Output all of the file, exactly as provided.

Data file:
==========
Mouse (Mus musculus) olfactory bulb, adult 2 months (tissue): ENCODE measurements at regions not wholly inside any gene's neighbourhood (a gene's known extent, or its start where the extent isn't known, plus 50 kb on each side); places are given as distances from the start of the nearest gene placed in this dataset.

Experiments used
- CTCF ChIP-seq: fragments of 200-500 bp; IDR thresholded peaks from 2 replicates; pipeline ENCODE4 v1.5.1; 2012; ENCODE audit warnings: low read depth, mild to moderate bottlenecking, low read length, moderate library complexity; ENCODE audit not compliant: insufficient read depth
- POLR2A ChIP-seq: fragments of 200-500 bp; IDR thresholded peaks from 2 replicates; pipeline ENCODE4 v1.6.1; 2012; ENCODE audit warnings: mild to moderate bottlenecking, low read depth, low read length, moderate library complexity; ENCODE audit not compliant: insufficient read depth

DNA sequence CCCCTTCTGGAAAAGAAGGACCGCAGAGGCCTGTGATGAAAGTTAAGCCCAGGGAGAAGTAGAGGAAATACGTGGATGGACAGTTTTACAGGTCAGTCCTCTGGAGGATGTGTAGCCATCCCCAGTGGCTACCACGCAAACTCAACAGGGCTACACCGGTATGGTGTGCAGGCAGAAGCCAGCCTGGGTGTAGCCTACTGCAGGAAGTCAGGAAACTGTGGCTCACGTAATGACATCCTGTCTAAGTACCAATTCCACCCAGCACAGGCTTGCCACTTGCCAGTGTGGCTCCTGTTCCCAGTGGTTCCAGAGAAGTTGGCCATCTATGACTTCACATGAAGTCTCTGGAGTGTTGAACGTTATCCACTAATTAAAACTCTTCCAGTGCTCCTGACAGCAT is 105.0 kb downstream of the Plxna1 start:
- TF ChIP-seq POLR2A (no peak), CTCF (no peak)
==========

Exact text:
Mouse (Mus musculus) olfactory bulb, adult 2 months (tissue): ENCODE measurements at regions not wholly inside any gene's neighbourhood (a gene's known extent, or its start where the extent isn't known, plus 50 kb on each side); places are given as distances from the start of the nearest gene placed in this dataset.

Experiments used
- CTCF ChIP-seq: fragments of 200-500 bp; IDR thresholded peaks from 2 replicates; pipeline ENCODE4 v1.5.1; 2012; ENCODE audit warnings: low read depth, mild to moderate bottlenecking, low read length, moderate library complexity; ENCODE audit not compliant: insufficient read depth
- POLR2A ChIP-seq: fragments of 200-500 bp; IDR thresholded peaks from 2 replicates; pipeline ENCODE4 v1.6.1; 2012; ENCODE audit warnings: mild to moderate bottlenecking, low read depth, low read length, moderate library complexity; ENCODE audit not compliant: insufficient read depth

DNA sequence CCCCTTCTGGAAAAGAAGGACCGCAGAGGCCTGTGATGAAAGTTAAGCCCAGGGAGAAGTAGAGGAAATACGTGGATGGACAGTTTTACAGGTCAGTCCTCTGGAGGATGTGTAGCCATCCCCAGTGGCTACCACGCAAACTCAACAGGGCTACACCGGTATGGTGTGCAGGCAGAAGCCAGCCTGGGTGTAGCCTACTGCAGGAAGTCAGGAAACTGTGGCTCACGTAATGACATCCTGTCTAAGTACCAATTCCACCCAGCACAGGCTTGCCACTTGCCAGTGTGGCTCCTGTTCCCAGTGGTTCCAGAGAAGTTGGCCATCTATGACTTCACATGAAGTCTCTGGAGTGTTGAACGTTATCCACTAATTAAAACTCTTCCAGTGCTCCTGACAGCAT is 105.0 kb downstream of the Plxna1 start:
- TF ChIP-seq POLR2A (no peak), CTCF (no peak)